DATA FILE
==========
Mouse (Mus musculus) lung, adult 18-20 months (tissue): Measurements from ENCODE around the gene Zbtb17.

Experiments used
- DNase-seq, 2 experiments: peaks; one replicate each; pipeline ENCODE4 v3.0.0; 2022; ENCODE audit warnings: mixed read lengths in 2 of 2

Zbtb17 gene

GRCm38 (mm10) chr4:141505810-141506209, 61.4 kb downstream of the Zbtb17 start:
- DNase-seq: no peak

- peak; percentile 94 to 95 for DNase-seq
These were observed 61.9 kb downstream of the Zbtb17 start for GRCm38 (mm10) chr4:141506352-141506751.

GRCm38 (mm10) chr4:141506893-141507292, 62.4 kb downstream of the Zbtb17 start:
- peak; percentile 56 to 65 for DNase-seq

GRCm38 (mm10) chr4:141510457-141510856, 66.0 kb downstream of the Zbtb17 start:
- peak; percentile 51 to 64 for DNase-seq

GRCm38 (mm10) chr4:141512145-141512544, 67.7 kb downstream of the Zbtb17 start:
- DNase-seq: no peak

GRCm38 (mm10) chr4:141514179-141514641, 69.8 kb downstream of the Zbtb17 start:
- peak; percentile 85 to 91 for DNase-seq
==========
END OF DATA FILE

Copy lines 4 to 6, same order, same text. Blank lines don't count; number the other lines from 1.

Zbtb17 gene

GRCm38 (mm10) chr4:141505810-141506209, 61.4 kb downstream of the Zbtb17 start:
- DNase-seq: no peak